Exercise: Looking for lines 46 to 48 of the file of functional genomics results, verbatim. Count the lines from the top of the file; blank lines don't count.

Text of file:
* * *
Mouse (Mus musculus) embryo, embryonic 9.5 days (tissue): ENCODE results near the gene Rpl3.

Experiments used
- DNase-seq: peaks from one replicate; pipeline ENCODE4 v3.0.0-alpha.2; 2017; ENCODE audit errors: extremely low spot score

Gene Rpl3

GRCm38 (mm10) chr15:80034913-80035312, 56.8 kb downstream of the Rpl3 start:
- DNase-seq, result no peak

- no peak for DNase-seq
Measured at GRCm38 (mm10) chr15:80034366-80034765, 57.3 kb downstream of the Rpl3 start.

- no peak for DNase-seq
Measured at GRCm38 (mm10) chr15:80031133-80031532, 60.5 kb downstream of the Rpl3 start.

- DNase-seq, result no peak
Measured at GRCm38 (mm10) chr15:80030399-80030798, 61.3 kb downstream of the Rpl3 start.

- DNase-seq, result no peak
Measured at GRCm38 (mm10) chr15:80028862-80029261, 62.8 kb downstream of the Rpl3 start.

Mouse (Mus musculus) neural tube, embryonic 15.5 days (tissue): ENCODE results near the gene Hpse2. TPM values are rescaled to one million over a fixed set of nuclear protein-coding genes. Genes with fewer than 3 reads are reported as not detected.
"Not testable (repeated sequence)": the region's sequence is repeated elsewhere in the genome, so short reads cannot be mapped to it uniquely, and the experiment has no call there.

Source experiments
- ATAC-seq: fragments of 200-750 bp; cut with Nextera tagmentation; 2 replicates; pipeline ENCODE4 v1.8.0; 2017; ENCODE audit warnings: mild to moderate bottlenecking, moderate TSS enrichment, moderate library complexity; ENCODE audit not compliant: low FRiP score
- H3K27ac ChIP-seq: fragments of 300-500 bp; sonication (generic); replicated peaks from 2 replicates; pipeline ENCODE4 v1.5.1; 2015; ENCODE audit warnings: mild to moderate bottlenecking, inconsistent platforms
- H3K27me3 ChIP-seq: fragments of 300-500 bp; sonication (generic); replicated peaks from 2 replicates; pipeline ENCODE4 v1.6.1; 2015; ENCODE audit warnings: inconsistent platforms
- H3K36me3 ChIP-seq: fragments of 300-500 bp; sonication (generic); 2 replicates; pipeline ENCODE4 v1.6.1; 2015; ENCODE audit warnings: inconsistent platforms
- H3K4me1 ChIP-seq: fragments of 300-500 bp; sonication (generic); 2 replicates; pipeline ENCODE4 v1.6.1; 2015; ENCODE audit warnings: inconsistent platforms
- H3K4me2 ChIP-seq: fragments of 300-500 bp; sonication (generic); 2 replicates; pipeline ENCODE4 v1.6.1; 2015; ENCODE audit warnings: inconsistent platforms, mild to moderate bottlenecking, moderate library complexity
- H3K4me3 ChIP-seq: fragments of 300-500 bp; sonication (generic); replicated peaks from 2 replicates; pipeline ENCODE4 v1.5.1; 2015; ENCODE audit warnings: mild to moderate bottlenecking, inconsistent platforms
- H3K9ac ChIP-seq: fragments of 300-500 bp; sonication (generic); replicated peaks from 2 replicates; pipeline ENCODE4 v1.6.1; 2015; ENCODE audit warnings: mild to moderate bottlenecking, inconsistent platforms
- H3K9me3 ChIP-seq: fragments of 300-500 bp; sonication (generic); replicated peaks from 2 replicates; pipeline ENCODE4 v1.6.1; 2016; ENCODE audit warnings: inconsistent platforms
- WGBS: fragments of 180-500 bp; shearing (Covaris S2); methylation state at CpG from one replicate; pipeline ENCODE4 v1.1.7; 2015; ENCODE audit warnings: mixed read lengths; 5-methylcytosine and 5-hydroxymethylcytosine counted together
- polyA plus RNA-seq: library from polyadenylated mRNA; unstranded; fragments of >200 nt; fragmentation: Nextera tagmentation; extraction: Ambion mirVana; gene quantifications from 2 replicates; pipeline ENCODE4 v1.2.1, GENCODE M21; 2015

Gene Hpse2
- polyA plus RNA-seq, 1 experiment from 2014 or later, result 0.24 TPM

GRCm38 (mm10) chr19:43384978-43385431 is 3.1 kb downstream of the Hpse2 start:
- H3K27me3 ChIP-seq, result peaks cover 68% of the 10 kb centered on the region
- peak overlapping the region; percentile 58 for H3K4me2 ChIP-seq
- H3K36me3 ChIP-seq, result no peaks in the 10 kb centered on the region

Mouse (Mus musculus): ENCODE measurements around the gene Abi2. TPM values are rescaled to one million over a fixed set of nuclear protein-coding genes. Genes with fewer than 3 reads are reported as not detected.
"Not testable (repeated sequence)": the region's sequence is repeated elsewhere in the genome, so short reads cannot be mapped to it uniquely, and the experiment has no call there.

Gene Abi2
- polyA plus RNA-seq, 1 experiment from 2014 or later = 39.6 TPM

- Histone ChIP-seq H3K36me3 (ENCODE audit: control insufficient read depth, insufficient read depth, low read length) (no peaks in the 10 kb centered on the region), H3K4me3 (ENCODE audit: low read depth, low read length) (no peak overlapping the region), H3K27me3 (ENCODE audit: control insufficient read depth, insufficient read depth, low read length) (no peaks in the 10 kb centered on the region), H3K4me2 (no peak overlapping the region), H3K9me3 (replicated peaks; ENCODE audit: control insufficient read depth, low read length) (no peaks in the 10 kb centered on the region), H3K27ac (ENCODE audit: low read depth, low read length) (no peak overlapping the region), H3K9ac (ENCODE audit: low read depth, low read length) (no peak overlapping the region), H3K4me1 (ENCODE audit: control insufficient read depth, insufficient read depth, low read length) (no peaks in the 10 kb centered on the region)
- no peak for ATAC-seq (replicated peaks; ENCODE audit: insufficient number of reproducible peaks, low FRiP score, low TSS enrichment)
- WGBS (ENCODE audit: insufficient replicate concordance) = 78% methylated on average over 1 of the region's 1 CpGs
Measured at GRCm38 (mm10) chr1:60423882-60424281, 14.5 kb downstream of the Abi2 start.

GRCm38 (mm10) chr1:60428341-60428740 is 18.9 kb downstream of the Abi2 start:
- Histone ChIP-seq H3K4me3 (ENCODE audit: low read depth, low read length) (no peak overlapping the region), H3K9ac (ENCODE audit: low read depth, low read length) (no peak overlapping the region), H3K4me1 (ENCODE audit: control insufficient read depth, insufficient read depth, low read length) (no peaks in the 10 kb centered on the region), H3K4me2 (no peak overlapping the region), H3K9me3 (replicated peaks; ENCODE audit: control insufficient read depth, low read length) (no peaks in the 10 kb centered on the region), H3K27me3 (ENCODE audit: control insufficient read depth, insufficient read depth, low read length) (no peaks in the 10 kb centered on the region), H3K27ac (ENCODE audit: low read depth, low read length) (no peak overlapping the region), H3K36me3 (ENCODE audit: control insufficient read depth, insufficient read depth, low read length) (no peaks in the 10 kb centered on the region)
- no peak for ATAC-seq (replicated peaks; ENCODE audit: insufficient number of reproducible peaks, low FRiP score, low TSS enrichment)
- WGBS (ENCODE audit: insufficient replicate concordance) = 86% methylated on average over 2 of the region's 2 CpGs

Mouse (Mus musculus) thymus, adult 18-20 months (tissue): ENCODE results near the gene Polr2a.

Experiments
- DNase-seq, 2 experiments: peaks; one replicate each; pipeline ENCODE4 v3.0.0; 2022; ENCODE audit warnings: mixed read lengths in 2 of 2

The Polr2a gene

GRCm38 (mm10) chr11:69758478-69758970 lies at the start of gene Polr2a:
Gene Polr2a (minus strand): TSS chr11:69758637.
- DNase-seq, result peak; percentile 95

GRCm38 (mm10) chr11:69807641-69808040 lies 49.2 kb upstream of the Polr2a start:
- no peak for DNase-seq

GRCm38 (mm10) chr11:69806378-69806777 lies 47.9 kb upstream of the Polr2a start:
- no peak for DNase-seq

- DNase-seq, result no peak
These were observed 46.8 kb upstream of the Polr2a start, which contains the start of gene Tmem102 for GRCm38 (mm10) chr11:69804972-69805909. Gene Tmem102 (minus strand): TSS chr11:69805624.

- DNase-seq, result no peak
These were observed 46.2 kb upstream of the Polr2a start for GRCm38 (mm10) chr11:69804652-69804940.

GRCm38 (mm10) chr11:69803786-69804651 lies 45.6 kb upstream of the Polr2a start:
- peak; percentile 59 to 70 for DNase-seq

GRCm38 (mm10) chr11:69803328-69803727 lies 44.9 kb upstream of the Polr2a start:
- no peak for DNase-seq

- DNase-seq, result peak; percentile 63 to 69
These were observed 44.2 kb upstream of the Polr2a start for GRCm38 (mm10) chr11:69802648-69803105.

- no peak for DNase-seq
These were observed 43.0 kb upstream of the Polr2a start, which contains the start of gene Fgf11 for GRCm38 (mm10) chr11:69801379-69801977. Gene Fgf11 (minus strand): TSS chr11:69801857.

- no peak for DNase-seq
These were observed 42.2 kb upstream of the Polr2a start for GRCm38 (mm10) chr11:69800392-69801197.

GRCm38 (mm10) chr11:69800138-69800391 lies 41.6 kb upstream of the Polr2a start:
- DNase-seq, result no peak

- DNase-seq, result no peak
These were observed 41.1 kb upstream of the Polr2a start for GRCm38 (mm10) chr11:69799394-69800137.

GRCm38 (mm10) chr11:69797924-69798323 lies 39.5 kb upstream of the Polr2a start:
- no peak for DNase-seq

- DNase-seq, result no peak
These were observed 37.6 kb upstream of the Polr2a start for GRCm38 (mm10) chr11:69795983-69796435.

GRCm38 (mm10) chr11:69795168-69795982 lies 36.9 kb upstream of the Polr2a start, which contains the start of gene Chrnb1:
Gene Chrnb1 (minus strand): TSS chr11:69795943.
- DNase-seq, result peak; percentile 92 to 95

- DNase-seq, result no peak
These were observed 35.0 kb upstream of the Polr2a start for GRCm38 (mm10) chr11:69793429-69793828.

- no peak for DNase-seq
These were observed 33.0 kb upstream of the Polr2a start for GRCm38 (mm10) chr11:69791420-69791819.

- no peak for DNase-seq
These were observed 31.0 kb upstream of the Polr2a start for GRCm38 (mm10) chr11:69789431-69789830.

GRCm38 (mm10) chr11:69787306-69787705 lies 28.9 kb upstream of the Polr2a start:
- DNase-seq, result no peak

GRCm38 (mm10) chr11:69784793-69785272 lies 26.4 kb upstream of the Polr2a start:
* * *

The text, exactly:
- WGBS (ENCODE audit: insufficient replicate concordance) = 86% methylated on average over 2 of the region's 2 CpGs

Mouse (Mus musculus) thymus, adult 18-20 months (tissue): ENCODE results near the gene Polr2a.

Experiments